11. Omega cites to the testimony of Walter Gavin, sales manager of Gilbarco North America, in support of its argument. We believe that it succinctly demonstrates why Omega's claim fails as a matter of law:A: The policy had to do with dealing with competitors that were owned by competitors or dealing with companies that had multi brands of equipment. It so happened that Omega was a company that fit that description. [ ] We would have made the same decision if it were some other company rather than Omega․Q: And you knew it would interfere with Omega's ․ ability to acquire other Gilbarco distributors, correct?A: Well, yeah, I guess it would do that. But I'm not interested in what is good for Omega. I'm interested in what is good for Gilbarco. And it's clear to me that dealing with Omega is not good for Gilbarco. Good luck, go out and compete.
12. Our conclusion in the main appeal obviates the need to address plaintiffs' other contentions.
13. Plaintiffs also contend that they proved that Rochester and Gilbarco agreed to the exclusive dealing policy in restraint of trade. Our conclusion that Gilbarco's distributor policy did not violate the Clayton Act disposes of this contention. If an exclusive dealing arrangement “does not fall within the broader proscription of § 3 of the Clayton Act [,] it follows that it is not forbidden by [§§ 1 and 2 of the Sherman Act].” Tampa Electric, 365 U.S. at 335, 81 S.Ct. at 632.
1. Professor Leffler is a Professor of Economics from the University of Washington. Professor Leffler has expertise in the subject of exclusive dealing arrangements.
2. A “retail” petroleum dispenser is sold by the manufacturer to an official distributor at a wholesale price, for re-sale by the distributor to an end-user at retail price. A “commercial” petroleum dispenser is sold by an official distributor to a buyer at a price above wholesale. Distributors of different brands of “retail” petroleum dispensers can purchase “commercial” petroleum dispensers from each other at this higher price.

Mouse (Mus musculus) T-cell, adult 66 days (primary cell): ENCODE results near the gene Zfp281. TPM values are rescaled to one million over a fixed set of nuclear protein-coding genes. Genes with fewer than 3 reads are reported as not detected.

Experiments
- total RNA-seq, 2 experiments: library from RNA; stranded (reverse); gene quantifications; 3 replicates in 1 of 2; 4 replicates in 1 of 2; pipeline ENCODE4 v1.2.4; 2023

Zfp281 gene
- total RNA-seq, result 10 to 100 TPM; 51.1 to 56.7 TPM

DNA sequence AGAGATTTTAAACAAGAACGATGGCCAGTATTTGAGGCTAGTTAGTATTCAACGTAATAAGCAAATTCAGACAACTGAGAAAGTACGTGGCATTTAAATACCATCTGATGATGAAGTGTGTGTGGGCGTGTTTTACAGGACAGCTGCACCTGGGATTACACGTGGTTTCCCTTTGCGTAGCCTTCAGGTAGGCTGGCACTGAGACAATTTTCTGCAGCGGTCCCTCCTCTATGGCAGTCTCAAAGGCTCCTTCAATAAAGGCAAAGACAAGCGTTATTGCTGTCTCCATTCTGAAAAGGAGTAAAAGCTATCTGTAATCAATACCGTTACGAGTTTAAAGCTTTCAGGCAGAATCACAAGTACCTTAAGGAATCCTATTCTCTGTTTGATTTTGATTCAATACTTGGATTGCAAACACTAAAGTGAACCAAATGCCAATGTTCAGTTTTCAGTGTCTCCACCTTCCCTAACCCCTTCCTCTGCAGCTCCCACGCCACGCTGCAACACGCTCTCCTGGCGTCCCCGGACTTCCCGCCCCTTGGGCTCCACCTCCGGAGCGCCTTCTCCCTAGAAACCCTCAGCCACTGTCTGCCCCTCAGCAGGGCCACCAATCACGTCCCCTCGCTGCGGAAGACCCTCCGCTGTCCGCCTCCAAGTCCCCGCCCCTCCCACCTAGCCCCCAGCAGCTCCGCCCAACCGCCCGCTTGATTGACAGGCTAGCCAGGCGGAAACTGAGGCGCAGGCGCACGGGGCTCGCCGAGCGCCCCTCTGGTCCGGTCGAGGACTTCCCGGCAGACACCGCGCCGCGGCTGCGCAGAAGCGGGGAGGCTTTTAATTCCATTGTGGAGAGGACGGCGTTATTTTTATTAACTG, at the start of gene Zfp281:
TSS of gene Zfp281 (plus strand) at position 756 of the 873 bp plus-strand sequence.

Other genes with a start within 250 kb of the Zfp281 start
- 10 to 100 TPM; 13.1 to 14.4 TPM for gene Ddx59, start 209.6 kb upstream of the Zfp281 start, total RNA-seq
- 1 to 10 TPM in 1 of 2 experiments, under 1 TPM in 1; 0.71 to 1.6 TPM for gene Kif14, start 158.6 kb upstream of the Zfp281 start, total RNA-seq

3. Gilbarco communicates to its distributors through its DAC. The other major manufacturers of retail petroleum dispensers also use DACs.
4. The Supreme Court in Tampa also referred to the area of competition as the “relevant market.” See Tampa, 365 U.S. at 328, 81 S.Ct. at 628-29.
5. Both Jefferson and Twin City involved examinations of the anticompetitive effect of exclusive dealing arrangements under section one of the Sherman Act. 15 U.S.C. § 1. In Twin City, we held that “a greater showing of anticompetitive effect is required to establish a Sherman Act violation than a section three Clayton Act violation in exclusive-dealing cases.” Twin City, 676 F.2d at 1304 n. 9. Thus, less evidence is needed to preserve a jury verdict on a § 3 Clayton Act claim on appeal than would be needed to preserve a jury verdict on a Sherman Act claim.
6. The majority points to the entry of Schlumberger as evidence that new manufacturers of retail petroleum dispensers could enter the United States market. The evidence presented at trial regarding Schlumberger was mixed. Professor Leffler testified that Schlumberger has not been successful in establishing a distribution network and still does not have representation in all parts of the United States. We are not free to disturb the jury's decision to believe the substantial evidence presented at trial that entry barriers do prevent new manufacturers from entering the United States retail petroleum dispenser market.
7. Omega's witnesses testified about Gilbarco's relationship to the major oil companies. It is not clear from the record whether the term “major oil companies” is meant to include large convenience store chains or refers only to major oil companies.
Opinion by Judge WRIGHT; Dissent by Judge PREGERSON.